The Big Ten has always been known as a conference with prototypical pro-style quarterbacks. But with how college football is changing, the Big Ten is seeing an increase in dual-threat QBs.
Four years ago, no one would have predicted quarterbacks like Terrelle Pryor and Daryll Clark would be starting for Big Ten powerhouses Ohio State and Penn State. But who's the best?
Indiana took a big hit earlier this spring when their star Kellen Lewis was kicked off the team. Kellen Lewis had been the Hoosiers QB for the past three seasons and was expected to again be the starter this year.
Now, Junior Ben Chappell will have to take over duties. Chappell does have some experience after taking over duties last season while Lewis was out in that time throwing for 1,001 yards. But with a weak offensive line and the departure of leading rusher Marcus Thigpen, now Chappell will be the main man.
Elliot has had to take a back seat to Curtis Painter for the past four years, but now as a fifth-year senior he should get his chance to shine. Elliot would have headed into the fall competing for the spot with Justin Stiller.
Unfortunately for the Boilermakers, Stiller was dismissed from Purdue due to an academic violation. The Boilermakers have another QB in Caleb TerBush but Elliot should get the starting job due to his experience filling in for Painter while he was injured last year.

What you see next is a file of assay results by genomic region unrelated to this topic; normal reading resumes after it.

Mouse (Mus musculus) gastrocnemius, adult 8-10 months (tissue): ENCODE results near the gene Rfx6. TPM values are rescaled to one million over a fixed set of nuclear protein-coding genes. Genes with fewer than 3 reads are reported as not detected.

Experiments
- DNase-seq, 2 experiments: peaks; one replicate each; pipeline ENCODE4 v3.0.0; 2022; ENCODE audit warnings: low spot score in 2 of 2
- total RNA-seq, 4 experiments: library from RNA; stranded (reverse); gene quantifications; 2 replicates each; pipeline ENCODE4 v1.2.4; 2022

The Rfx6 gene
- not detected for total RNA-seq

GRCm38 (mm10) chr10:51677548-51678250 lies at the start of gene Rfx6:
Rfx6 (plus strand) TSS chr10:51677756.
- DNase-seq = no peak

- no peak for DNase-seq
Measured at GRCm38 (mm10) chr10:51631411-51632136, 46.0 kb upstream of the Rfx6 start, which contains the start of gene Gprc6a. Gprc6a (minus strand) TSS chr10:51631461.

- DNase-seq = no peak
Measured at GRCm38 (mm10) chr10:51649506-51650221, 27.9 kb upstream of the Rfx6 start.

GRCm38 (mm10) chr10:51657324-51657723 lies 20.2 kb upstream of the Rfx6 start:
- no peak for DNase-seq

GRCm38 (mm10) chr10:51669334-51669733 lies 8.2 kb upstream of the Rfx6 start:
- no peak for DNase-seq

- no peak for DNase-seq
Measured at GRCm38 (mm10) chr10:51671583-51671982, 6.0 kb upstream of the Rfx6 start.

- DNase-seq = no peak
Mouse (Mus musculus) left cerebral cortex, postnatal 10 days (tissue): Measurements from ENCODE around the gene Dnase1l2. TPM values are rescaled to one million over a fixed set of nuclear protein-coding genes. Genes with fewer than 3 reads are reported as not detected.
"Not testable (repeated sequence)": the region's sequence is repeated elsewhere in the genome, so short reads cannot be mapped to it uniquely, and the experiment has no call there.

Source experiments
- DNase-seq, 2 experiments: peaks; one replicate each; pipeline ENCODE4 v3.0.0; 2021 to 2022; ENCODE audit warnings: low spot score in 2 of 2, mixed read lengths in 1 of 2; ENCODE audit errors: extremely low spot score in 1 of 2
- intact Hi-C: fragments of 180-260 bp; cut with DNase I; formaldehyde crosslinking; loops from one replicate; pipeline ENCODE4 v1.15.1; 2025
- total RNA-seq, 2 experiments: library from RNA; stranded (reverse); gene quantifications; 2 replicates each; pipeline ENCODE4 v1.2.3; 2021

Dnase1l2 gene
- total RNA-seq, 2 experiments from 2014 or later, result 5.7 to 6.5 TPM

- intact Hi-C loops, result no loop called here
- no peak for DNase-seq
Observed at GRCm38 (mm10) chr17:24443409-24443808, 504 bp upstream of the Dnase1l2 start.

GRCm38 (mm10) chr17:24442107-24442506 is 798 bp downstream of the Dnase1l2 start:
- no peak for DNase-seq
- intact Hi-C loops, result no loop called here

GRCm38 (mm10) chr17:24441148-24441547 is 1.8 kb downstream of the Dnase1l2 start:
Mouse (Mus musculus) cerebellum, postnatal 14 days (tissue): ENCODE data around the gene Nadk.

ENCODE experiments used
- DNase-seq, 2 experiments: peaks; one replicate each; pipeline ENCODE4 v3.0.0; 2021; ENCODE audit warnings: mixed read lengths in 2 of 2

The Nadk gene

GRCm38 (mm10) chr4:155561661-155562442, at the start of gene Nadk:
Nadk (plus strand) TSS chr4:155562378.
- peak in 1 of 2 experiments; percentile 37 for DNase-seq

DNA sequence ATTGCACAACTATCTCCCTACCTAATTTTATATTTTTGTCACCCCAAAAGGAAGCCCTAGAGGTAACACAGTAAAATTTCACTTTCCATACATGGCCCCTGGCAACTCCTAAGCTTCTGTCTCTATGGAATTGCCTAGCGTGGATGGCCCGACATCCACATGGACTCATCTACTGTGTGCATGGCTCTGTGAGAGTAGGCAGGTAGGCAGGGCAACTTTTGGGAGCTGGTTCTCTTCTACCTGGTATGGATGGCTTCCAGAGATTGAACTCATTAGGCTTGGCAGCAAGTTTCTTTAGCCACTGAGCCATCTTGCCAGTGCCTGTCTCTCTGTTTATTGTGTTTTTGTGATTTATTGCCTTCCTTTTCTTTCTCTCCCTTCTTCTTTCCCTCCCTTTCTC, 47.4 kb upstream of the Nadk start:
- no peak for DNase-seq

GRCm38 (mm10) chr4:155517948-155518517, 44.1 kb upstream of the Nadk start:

Sherer started for Wisconsin's final seven games in 2008 but didn't prove to be anything exceptional. He threw for six touchdowns and four interceptions while being sacked a ridiculous 20 times. Although the o-line wasn't outstanding, quite a few of those sacks can be accredited to Sherer holding onto the ball too long.
Although Sherer will be the starter at the beginning of the season, if he doesn't improve, don't be surprised to see him replaced by either Curt Phillips or Jon Budamayar.
Kafka has proven he can make things happen with his legs, setting the Big Ten record for rushing yards in a game by a quarterback against Minnesota last year with 217 yards. But Kafka's passing game has been average at best. When filling in for injured senior C.J. Bacher last year, Kafka threw more interceptions than touchdowns. He did throw for a 69 completion percentage last year but proved to have quite a bit of trouble on short and intermediate routes.
If Kafka doesn't improve his throwing, than sophomore Dan Persha could challenge him for the starting role like he did this spring.
All eyes will be on the Wolverines this year to see if the Rich Rodriguez experiment will work. Much of that will rely on the success of freshman Tate Forcier. Forcier comes in as one of the most heavily recruited quarterbacks in the nation, second in scholarship offers for QBs behind Aaron Murray.
Forcier is your prototypical dual-threat QB but surprisingly accurate. His mechanics were called "nearly flawless" by rivals.com and it shows in his competion percentage, which was 71 percent in his sophomore year and 77 percent his junior season. Forcier already had a good showing in the spring game, throwing for over 150 yards and four touchdowns. In comparison, Threet and Sheridan, Michigan's QBs last year, combined for six interceptions in the 2008 spring game. Despite being obviously suited for the spread, Forcier will still be a freshman and make freshman mistakes. Another freshman Denard Robinson could challenge for the starting spot. Robinson is much more like Pat White, the QB head coach Rodriguez used at West Virginia, in that he has great scrambling ability and blazing speed. But it is unlikely with Forcier being on campus since January.